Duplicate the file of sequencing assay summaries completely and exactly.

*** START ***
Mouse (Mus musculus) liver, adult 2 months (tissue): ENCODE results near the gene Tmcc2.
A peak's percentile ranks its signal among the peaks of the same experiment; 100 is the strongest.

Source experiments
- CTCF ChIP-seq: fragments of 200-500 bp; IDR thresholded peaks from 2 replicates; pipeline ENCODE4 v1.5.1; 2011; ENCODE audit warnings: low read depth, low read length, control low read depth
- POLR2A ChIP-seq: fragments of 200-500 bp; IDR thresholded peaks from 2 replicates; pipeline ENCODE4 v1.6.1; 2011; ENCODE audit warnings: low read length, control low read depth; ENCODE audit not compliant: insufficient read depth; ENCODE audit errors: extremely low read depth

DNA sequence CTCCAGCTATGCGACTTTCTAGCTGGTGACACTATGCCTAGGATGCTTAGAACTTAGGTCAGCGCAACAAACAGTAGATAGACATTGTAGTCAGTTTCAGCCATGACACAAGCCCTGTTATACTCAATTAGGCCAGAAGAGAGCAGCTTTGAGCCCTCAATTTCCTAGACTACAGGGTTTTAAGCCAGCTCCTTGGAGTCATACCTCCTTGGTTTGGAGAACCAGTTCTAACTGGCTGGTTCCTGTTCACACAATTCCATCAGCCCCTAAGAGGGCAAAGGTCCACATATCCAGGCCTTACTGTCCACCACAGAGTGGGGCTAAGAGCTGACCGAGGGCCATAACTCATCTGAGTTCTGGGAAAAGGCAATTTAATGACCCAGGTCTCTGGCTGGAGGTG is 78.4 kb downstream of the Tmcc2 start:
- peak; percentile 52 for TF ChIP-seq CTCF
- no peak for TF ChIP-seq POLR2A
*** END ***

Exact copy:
Mouse (Mus musculus) liver, adult 2 months (tissue): ENCODE results near the gene Tmcc2.
A peak's percentile ranks its signal among the peaks of the same experiment; 100 is the strongest.

Source experiments
- CTCF ChIP-seq: fragments of 200-500 bp; IDR thresholded peaks from 2 replicates; pipeline ENCODE4 v1.5.1; 2011; ENCODE audit warnings: low read depth, low read length, control low read depth
- POLR2A ChIP-seq: fragments of 200-500 bp; IDR thresholded peaks from 2 replicates; pipeline ENCODE4 v1.6.1; 2011; ENCODE audit warnings: low read length, control low read depth; ENCODE audit not compliant: insufficient read depth; ENCODE audit errors: extremely low read depth

DNA sequence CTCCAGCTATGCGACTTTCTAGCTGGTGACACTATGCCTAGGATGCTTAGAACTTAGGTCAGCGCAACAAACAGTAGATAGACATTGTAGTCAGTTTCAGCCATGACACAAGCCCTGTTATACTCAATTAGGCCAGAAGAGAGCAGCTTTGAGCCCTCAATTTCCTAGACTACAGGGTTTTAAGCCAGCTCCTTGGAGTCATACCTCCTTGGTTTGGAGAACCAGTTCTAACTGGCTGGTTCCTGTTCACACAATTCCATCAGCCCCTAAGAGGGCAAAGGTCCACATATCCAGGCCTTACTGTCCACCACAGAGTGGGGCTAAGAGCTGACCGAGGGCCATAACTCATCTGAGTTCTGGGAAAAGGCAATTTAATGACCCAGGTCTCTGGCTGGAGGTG is 78.4 kb downstream of the Tmcc2 start:
- peak; percentile 52 for TF ChIP-seq CTCF
- no peak for TF ChIP-seq POLR2A